HYDRAULIC TEST SIGNAL TRANSMITTER (HTT) FOR OVER SPEED TRIP DEVICE
During ATT, the associated hydraulic test signal transmitter (HTT) becomes 'on'; spool valve slowly moves down to gradually build-up test oil (control) pressure beneath the flyweights. At pre-defined test oil pressure fly weight one and two operate to actuate individual pawl and spool arrangements bringing in the associated alarm. For re- setting, spool moves-up and when test oil pressure is fully drained aux. start up oil (control oil from 'reset' solenoids) pressure resets the devices to their normal Low Vacuum Trip Device With deterioration of vacuum, pressure builds-up over the diaphragm, the spool valve move down, causing valve also to move toward lower position. The aux. trip oil pressure drains, tripping main trip valves and the turbine stop/control valves. During ATT, after hydraulic test circuit is established, the HTT (Hydraulic Test signal Transmitter) gets energised and connects the space above diaphragm to atmospheric pressure through an orifice. The device operates, bringing in the associated alarm. As soon as reset programme starts, HTT is de-energised and vacuum trip device is automatically reset, Field adjustment facilities and checks have been provided when turbine is stationary and there is no vacuum in the condenser. Thrust Bearing Trip Device This device operates in case of excessive axial shift ( >0.6 mm) or excessive thrust pad wear. Two rows of tripping cams on the shaft engage with the pawl) under high axial shift condition. Valves spool moves up draining aux. trip oil and tripping the trip gear and turbine. During ATT, associated ATT solenoid is energised and test oil pressure is supplied to test piston valve. The piston rod actuates the pawl and spool valve assembly, bringing in the associated alarms. During resetting, HTT is de-energised and aux. start-up oil (control oil) resets the device back into normal position. During ATT of stop/control valves, they are actually closed. In order to prevent large
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fluctuations of initial pressure or load on the machine, it is essential that Electro Hydraulic Governor is in service and machine load is less than 160 MW and load controller is 'ACTIVE' As soon as test programme is initiated, the positioner motor of control valve servomotor's pilot starts. The control oil supply pressure beneath the servomotor piston drops and control valve starts closing. After the control valve is fully closed, command goes to energise solenoid valve (1). The trip oil pressure drains beneath the disc of stop valve servomotor piston. The stop valve closes. After the stop valve is closed, automatically a command goes to energise another solenoid (2). This supplies trip oil to the test valve such that test valve moves down gradually to admit trip oil pressure above the servomotor piston. As soon as piston sits on the disc, there is a sudden rise in trip oil pressure, which is sensed by pressure switches. After these solenoids (1) & (2) de-energise, the test valve moves up to admit trip oil beneath the disc and connecting the space on top of the piston to drain. This pressure difference causes the stop valve to open. Once the stop valve is opened, next command goes to the positioner motor to move in reverse direction; opening the control valve. All along this test, the other control valves are operated by the governor, so as to keep the load and pressure reasonably constant. Should any turbine trip occur during the test, all solenoids are de-energised and tripping takes place in the usual manner. TESTING SCHEDULE All important turbine components must be tested at regular intervals. The operating reliability and availability can only meet the high requirements if testing is undertaken at the scheduled times, as recommended below. Testing Intervals Tests are scheduled according to the following Testing Interval Categories. 1. Testing Interval 0 Fortnightly 2. Testing Interval I Quarterly 3. Testing Interval II Six-monthly 4. Testing Interval III Annually 5. Testing Interval IV After operation interruptions more than 12 month 6. Testing Interval V After or during overhauls Testing Interval Category 0 applies to devices, which can be tested automatically without interrupting operation. The tables show the allocation of the Testing Interval Categories to the test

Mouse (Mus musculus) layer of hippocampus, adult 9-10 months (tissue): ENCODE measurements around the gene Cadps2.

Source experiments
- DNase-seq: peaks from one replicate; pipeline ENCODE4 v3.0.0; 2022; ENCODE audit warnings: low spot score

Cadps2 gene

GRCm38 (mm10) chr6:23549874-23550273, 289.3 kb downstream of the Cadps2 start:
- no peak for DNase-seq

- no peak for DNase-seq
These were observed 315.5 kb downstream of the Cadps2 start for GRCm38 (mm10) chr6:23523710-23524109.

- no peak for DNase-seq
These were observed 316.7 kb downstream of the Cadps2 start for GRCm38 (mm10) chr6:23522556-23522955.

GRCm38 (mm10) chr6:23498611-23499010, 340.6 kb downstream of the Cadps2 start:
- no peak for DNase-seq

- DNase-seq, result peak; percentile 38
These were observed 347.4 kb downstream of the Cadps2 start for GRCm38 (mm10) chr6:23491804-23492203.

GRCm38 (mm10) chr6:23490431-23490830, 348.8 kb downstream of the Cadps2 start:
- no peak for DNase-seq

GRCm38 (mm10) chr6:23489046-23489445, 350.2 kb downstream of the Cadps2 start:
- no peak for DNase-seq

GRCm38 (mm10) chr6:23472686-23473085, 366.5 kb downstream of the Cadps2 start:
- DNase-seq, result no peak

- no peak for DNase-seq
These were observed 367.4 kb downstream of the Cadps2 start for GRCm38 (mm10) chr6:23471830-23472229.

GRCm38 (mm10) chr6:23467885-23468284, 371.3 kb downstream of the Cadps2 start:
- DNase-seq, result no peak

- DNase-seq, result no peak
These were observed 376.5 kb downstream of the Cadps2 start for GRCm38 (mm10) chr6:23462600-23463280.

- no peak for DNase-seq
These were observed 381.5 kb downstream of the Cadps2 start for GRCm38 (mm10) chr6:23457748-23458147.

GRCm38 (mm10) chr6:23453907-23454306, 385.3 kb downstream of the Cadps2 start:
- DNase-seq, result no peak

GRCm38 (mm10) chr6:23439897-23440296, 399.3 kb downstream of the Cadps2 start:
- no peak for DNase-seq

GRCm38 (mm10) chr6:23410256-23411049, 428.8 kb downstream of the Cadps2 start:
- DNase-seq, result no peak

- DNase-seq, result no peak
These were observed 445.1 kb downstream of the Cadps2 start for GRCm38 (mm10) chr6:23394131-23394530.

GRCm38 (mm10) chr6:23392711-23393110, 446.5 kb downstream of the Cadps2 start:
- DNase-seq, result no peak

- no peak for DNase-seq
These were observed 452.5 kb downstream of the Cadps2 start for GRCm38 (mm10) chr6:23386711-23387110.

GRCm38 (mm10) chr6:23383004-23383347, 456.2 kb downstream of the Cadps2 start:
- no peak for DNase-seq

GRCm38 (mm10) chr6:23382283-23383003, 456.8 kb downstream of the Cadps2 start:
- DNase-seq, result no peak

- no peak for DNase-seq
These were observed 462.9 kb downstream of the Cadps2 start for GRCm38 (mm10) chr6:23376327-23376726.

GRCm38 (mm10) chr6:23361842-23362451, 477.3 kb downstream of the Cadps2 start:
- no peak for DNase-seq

LOW PRESSURE (LP) BYPASS SYSTEM
Low Pressure bypass system enables to establish an alternative pass for dumping the steam from reheater outlet directly into condenser at suitable steam parameters. The controls for LP BYPASS system are essentially a combination of electrical and hydraulic system. Electro-hydraulic converter provides the necessary link between hydraulic actuators and the electrical system. The control of LP bypass system is hooked up by the same control, which is used for turbine governing system. The LP bypass valves are two in number. The double shut-off arrangement separates the reheater from the condenser during normal operation. In addition to these, two steam pressure control valves, four injection water valves are provided for de-superheating purposes. This injection water is taken from condensate extraction pump discharge Set Point Formation Two set points, the fixed set point and the variable set point are formed for the LP Bypass controller, the effective set point under any set of operating conditions being the greater of the two. The fixed set point can be set manually from the control panel to a point between 0 120 % of the maximum LP Bypass pressure with the aid of a motorised set point adjuster. It can also be regulated automatically by means of the 'Automatic Control